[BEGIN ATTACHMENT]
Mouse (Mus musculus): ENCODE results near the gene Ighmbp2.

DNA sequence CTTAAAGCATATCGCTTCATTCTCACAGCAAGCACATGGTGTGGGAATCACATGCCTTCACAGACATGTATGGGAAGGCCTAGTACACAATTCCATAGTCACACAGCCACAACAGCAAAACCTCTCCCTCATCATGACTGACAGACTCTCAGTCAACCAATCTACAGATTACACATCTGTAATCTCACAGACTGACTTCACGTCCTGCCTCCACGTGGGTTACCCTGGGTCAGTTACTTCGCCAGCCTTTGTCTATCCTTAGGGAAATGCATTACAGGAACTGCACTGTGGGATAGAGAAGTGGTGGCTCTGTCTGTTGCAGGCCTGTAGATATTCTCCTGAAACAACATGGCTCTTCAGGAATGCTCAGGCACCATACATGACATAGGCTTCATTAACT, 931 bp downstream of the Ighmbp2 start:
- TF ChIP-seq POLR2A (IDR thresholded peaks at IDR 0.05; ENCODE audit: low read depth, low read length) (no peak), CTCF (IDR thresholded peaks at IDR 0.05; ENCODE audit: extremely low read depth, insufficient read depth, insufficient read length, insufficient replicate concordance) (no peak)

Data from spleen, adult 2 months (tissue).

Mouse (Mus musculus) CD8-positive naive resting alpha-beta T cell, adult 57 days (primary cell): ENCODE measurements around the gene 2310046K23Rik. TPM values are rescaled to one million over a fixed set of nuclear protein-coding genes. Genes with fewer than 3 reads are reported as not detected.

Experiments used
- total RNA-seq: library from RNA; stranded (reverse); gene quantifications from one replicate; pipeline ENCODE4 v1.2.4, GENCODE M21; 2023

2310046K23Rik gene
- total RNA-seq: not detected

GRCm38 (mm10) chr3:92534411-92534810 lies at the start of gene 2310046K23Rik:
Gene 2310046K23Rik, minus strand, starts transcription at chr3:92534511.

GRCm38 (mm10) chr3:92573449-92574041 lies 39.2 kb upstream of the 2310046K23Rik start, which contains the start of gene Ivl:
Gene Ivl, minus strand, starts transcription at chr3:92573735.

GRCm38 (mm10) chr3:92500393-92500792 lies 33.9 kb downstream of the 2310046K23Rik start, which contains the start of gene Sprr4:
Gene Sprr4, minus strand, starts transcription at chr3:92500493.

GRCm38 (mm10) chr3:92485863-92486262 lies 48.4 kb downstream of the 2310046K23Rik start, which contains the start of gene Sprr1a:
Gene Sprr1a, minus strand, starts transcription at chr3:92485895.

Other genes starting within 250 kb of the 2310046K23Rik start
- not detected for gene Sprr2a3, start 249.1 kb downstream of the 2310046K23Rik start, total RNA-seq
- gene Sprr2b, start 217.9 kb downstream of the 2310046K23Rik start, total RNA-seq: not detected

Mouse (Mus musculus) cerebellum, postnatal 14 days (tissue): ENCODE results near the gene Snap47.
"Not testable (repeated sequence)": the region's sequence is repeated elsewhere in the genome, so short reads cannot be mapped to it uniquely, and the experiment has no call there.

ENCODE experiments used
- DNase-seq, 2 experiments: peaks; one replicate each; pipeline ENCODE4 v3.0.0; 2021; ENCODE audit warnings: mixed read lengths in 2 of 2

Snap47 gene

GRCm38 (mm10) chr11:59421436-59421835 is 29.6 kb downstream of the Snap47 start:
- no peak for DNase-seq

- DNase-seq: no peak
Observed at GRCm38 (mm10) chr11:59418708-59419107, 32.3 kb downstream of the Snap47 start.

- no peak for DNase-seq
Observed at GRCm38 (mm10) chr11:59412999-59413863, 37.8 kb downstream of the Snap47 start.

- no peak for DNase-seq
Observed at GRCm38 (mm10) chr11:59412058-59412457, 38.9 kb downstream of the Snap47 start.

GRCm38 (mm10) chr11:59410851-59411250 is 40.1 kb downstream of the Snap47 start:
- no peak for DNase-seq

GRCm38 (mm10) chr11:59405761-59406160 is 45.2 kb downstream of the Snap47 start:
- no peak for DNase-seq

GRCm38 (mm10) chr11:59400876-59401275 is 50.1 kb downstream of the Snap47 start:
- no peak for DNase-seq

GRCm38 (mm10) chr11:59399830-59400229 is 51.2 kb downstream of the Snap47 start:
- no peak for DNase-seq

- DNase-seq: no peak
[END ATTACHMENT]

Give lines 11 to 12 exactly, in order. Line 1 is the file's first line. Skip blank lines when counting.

Gene 2310046K23Rik, minus strand, starts transcription at chr3:92534511.

GRCm38 (mm10) chr3:92573449-92574041 lies 39.2 kb upstream of the 2310046K23Rik start, which contains the start of gene Ivl: